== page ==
res.download(file); // Set disposition and send the file as a download.
    });

    Our Get Request URL

    app.get('/getResponse/:value', function (req, res){
    var value = req.params.value; //GET Parameters are passed in with this format
    res.send('Hello World. This is a GET request URL with a parameter passed in URL. The value is ' + value);
    });

    Our POST Request URL

    //This is our time request pathapp.post('/returnTime', function (req, res){  var d = new Date();  var response = {};  response.humanText = req.body.name + ' has called the returnTime request at ' + d.toDateString();  response.time = d.getTime();  response.name = req.body.name  res.send(response);  console.log('returnTime endpoint hit ' + response.humanText);}); 

     We have now built all of our necessary paths. I reccomend manually testing them all to verify and validate appropriate responses from all of them

  5. homePage.html Creation

    Now will be the biggest part of our project. We will build our initial homePage.

     

    I am providing the initial template for our homePage

     

    <!DOCTYPE html>
    <html lang="en">
    <head>
    <meta charset="UTF-8">
    <title>Home Page</title>
    <style>
    body { padding-top:10px; }
    </style>
    </head>
    <body>

    <div class="container">
    <div>
    <h1>HomePage</h1>
    </div>
    </div>

    <div id= 'downloadDiv' style = "border:2px; border-style: solid">
    <h2>This is our button to download a file </h2>

    <form action="/download" method="get">
    <input type="submit" value="Download via a GET Request in a html form"
    name="Submit" id="frm1_submit" />
    </form>
    <button onclick='navigateDownload()'>Navigates to Download URL in JS</button>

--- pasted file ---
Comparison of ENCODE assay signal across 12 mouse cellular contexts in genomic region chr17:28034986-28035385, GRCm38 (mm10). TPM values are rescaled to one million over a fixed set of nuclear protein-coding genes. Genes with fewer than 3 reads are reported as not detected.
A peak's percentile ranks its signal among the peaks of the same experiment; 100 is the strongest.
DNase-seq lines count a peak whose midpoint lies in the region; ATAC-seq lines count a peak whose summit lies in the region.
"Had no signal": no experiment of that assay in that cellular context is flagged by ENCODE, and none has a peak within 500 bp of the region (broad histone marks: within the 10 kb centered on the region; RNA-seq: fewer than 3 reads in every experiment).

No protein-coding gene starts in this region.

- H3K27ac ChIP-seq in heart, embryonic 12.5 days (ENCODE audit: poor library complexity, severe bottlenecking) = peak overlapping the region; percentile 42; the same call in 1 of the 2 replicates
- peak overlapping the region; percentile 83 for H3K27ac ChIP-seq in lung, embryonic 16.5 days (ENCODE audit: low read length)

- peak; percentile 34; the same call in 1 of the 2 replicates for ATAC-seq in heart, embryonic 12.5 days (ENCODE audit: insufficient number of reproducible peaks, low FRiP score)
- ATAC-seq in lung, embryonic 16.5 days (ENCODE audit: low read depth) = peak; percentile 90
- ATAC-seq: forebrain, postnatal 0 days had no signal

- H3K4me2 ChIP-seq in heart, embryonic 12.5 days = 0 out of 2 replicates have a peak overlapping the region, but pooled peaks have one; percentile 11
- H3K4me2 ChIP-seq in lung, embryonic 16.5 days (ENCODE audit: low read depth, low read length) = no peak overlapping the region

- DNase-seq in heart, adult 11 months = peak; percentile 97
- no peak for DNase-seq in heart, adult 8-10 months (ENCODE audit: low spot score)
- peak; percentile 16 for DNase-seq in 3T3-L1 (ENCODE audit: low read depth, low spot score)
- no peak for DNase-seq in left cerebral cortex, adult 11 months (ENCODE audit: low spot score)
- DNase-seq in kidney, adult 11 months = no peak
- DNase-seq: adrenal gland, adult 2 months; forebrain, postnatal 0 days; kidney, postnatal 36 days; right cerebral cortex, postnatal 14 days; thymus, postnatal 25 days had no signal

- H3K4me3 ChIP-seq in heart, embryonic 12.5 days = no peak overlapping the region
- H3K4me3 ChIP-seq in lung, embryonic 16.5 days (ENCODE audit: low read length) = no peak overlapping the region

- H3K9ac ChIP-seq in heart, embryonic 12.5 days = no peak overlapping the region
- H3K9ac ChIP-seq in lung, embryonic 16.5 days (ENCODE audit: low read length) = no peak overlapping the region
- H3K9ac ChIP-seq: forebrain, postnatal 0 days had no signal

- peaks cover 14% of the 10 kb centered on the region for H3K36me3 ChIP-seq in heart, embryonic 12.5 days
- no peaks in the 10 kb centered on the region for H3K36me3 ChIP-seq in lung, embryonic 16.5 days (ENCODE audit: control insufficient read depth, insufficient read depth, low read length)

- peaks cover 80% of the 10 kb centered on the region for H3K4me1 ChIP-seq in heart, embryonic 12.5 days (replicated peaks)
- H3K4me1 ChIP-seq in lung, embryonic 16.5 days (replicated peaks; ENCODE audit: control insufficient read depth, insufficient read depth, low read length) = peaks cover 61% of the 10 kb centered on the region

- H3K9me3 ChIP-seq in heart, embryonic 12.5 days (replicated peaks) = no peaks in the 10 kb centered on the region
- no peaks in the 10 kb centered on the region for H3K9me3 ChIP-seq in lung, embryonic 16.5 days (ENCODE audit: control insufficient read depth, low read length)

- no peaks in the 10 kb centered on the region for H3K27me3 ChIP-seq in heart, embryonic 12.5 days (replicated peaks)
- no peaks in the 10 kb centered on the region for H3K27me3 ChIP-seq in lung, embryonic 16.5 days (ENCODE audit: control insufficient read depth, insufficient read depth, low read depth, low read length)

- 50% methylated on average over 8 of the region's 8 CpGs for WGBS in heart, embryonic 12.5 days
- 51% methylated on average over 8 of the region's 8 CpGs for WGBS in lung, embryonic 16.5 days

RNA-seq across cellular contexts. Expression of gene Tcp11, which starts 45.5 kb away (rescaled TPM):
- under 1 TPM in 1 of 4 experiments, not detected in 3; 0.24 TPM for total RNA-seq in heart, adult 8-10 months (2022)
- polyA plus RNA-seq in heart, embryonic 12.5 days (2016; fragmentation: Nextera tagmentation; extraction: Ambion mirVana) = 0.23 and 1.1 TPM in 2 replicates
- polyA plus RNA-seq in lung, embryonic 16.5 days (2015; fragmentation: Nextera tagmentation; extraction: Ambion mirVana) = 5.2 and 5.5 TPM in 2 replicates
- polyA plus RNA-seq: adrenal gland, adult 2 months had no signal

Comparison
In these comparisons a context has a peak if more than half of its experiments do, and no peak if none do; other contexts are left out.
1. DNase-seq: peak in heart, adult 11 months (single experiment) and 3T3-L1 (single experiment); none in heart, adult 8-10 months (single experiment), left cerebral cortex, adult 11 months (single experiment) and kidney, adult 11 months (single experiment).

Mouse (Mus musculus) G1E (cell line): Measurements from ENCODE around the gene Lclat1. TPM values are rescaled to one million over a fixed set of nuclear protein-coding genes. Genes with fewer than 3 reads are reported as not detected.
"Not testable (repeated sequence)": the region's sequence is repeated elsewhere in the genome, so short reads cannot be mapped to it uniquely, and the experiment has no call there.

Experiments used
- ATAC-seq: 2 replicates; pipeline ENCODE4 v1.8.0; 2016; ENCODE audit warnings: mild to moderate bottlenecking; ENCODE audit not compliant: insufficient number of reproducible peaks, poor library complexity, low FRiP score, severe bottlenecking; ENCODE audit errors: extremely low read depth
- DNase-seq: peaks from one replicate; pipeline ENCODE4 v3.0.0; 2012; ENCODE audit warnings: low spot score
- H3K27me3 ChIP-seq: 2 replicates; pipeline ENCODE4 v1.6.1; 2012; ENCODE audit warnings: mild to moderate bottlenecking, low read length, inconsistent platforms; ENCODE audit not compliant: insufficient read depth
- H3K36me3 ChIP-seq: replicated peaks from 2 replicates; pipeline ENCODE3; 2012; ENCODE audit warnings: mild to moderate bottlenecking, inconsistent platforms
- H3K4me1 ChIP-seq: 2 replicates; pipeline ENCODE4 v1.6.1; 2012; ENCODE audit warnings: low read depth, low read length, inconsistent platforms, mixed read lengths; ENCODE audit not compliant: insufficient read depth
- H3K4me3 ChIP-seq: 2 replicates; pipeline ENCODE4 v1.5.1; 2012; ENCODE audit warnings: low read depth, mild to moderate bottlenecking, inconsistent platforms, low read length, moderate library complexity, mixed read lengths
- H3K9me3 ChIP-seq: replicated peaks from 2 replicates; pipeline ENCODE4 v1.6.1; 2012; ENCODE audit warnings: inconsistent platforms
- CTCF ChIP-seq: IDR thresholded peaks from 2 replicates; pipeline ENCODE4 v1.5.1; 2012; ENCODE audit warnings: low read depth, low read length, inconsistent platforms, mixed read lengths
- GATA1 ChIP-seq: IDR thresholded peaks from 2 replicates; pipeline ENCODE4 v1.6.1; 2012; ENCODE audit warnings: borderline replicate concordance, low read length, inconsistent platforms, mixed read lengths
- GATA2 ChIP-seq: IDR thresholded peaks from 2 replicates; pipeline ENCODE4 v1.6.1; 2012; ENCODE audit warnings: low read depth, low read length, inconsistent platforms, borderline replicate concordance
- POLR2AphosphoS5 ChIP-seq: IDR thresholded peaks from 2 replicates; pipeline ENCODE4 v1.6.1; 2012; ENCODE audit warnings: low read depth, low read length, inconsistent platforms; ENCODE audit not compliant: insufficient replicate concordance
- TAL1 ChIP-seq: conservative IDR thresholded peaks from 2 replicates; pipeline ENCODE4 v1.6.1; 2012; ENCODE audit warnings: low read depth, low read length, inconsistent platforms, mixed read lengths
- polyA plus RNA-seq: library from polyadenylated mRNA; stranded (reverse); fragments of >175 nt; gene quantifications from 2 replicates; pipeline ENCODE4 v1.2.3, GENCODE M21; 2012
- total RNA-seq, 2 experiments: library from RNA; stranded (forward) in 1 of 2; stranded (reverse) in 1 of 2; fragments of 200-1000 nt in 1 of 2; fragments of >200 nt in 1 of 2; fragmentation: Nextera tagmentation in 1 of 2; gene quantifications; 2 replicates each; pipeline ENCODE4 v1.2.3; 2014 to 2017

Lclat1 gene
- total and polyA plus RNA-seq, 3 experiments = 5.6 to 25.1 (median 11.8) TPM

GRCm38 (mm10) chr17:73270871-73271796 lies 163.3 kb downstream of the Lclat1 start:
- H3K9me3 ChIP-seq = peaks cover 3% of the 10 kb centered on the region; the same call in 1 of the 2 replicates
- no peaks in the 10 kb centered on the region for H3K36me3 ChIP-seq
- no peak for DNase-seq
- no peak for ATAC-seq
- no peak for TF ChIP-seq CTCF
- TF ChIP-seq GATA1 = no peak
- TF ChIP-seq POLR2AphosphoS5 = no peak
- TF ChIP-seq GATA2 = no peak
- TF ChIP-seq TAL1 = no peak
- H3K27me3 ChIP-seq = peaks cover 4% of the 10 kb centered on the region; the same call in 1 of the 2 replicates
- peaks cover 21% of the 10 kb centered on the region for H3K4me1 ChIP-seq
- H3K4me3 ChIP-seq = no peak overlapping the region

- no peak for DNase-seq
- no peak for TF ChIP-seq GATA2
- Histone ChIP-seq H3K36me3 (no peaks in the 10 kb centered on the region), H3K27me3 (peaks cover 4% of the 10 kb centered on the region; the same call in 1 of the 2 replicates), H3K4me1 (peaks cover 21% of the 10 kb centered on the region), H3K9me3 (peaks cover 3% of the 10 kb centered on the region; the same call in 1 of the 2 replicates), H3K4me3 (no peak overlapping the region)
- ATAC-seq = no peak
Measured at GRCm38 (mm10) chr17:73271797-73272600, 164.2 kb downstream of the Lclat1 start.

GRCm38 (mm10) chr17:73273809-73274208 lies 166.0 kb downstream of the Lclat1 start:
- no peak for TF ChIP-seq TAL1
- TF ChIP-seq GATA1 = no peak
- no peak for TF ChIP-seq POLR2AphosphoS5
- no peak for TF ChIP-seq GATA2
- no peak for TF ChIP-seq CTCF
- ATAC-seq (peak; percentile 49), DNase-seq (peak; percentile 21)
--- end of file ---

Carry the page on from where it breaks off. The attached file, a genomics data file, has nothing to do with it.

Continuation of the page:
</div>


    <div id= 'imageDiv' style = "border:2px; border-style: solid">
    <h2>This is where our image will be </h2>
    <image src = '/zach.jpg'></image>
    </div>

    <div id= 'requestorDiv' style = "border:2px; border-style: solid">
    <h2>This is our div to fire a GET Request</h2>
    <div>
    <button onclick = 'getRequest("/getResponse/")'>Open console and click this</button>
    </div>
    </div>

    <div id= 'updateDiv' style = "border:2px; border-style: solid; padding-bottom:20px;">
    <h2>This is our div to update our webpage</h2>
    <div>
    Enter name
    <input id ='nameBox'> </input>
    <button onclick = 'sendName()'>Send Name</button>
    <div style = 'padding-top:5px'>
    <textarea rows="2" cols="50" style = 'padding-bottom:15px; padding-top:15px; margin-left : 20px;' id = 'postResponse'> </textarea>
    </div>
    </div>
    </div>

    </body>
    </html>

    <script>

    </script>

     

  6. Download Div

    We have our download div. I am providing the code for reference

      <div id= 'downloadDiv' style = "border:2px; border-style: solid">
    <h2>This is our button to download a file </h2>

    <form action="/download" method="get">
    <input type="submit" value="Download via a GET Request in a html form"
    name="Submit" id="frm1_submit" />
    </form>
    <button onclick='navigateDownload()'>Navigates to Download URL in JS</button>
    </div>

     Inside this div we have our heading, and 2 main components. 

    1. HTML Form
      1. We use this to fire a get request
        1. action =<relativePath>
        2. method = get
      2. Has an associated button that upon selection creates the listed action in the form.
    2. Standalone Button
      1. It fires a Javascript function called navigateDownload

    Inside our Script section, let’s add our first function.

    //This function opens the webpage in a new window/tab that should auto-close and download
    function navigateDownload () {
    this.open('/download');
    }
  7. Image Div

    Inside this Div we strictly are pulling our image that we hosted on our server earlier. There should be no extra work needed if you could verify that you can reach it via your browser URL. If so this code is self explanatory

     

     <div id= 'imageDiv' style = "border:2px; border-style: solid">
    <h2>This is where our image will be </h2>
    <image src = '/zach.jpg'></image>